# Homework Help: Help with finding a transfer function

1. Apr 7, 2009

### 7emeraldempre

1. The problem statement, all variables and given/known data

---Resistor1=47K ohm----------------------------------------------
| | |
+ | | |
V1 capacitor1= .1micro farad | | +
| | | - R2= 1K | |
| | |
-----------------------------------------------------------------------

Add another resistance, R3 to the circuit so that the high-frequency magnitude asymptote
is flat instead of a ¡20dB=decade. Find the minimum values of R1 and R2 so that the
phase lag between V2 and V1 at any frequency does not exceed 50±. Write the new analytic
transfer function, H(s) = V2=V1, sketch the magnitude and phase of H(s) and label the
salient features.

I think if I add a resistor in series with c2 I will put the magnitude flat.

I figured an equation for this circuit (without the extra resistor) and the actual circuit is in the attachment. I could not copy and paste it into the window so I just put it into the attachment. I know that I am suppossed to be able to change the transfer funtion into a simplier form to get the poles and zeos but I get stumped there. I ask my professor but he said "that is what grading is for" and laughed. He's the type that gives students impossible problems and is amazed that we cannot do them right way. I like him and everything, just I do not flourish under his teaching style, other than that he is a good teacer.

I know this is an algebra problem but it would really help me out to see math and not just and answer.

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2. Apr 7, 2009

### 7emeraldempre

Sorry, i did not know the circuit was going to come out that way, but what it is supposed to look like is in the attachment.

3. Apr 8, 2009

### The Electrician

It looks like you got the rather complicated expression for the transfer function correct, but you made a mistake somewhere when you tried to simplify it.

See the first attached image showing the correct simplified expression, and also the expression for the case where an additional resistor, R3, is in series with C2.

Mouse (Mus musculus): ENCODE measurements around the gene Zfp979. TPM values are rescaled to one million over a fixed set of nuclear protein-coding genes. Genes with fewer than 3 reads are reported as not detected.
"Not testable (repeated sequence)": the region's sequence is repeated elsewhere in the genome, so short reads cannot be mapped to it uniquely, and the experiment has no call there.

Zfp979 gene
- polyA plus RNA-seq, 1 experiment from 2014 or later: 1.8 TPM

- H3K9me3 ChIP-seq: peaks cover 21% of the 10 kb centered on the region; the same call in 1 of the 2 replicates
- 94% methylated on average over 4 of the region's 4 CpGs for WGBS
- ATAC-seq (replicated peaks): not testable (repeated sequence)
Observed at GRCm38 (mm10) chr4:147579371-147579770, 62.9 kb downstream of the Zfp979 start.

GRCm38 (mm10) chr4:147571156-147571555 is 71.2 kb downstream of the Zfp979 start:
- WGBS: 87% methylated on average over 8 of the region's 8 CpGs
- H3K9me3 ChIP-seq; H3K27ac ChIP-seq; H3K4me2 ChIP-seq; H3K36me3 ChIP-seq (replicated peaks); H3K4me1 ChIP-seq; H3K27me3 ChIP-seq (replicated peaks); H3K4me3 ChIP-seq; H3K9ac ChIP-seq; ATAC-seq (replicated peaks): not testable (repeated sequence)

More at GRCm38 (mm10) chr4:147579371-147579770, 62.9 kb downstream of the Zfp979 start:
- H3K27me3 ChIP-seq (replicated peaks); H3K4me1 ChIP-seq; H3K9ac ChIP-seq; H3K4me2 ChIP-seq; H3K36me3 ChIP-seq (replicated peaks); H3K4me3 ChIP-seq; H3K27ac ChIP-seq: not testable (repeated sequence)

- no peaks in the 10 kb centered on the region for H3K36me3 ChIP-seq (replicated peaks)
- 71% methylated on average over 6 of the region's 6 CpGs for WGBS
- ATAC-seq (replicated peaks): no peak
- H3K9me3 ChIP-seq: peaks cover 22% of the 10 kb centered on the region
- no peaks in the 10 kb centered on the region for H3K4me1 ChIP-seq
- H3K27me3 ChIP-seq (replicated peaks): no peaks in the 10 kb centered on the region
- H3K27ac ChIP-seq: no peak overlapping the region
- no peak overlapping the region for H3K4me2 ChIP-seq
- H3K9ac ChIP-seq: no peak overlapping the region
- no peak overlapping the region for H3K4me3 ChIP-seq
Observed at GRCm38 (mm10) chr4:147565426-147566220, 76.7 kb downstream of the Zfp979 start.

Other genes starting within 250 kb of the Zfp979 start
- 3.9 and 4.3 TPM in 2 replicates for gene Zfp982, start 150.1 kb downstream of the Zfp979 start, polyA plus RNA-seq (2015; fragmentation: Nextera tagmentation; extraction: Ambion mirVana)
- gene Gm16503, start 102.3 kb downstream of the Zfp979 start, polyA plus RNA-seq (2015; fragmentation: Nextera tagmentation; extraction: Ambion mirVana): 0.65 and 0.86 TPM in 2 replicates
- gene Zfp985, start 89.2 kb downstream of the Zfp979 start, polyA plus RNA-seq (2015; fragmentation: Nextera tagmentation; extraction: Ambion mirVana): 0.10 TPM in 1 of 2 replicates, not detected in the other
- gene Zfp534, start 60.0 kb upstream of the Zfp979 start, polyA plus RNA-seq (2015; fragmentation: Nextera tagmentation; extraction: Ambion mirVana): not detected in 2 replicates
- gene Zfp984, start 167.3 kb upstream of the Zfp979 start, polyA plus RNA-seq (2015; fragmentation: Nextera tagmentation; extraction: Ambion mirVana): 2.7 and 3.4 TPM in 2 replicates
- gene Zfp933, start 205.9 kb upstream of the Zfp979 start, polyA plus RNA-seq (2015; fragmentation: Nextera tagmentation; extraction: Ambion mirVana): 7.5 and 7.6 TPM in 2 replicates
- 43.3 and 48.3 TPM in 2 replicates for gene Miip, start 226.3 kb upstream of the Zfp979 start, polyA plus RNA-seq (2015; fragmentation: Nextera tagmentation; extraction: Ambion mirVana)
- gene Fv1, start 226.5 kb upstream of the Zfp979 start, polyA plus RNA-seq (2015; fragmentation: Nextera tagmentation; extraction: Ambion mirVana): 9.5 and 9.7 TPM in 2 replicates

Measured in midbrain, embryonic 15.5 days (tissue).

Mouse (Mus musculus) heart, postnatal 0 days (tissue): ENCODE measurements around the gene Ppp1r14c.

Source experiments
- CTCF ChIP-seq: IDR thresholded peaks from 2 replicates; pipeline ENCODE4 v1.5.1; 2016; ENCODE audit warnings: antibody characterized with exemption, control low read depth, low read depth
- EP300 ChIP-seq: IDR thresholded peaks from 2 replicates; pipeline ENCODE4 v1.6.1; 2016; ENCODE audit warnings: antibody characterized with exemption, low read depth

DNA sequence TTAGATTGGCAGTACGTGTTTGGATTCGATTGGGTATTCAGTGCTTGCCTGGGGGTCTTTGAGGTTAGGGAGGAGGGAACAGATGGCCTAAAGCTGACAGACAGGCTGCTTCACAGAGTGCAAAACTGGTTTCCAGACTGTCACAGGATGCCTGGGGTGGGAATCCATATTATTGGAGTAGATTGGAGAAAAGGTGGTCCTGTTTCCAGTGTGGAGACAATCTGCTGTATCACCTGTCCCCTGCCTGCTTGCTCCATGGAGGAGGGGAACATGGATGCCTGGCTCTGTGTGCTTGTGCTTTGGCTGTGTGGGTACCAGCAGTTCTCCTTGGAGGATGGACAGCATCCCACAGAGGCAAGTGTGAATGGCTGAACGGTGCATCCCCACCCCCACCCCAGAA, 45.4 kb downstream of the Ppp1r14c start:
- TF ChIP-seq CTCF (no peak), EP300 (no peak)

The second image shows the log magnitude and phase of the transfer function. I've got a value of R3=1000 there, but it's not used in this plot.

The third image shows the same for the case of R3=30 ohms in series with C2.

The transfer function denominator only involves the variable s to the second power, so you can use the quadratic formula to determine the poles of the denominator, which are the zeros of the transfer function. The poles of the numerator are obvious by inspection. Knowing the poles and zeros, you can plot the asymptotic response (the Bode plot).

I don't understand the bit about the phase lag limits being 50+-, since the phase shift only goes negative. I suppose one way to get the values of R1 and R2 for some specified phase shift would be to manually tweak the values and repeatedly plot phase shift.

But, if your instructor wants precise values, you're going to have to differentiate the expression for phase shift, find the two frequencies of maximum negative phase shift and using those expressions, set them both equal to 50 degrees (or whatever your instructor wants), and solve for R1 and R2.

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• ###### Xfer3.png
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Last edited: Apr 8, 2009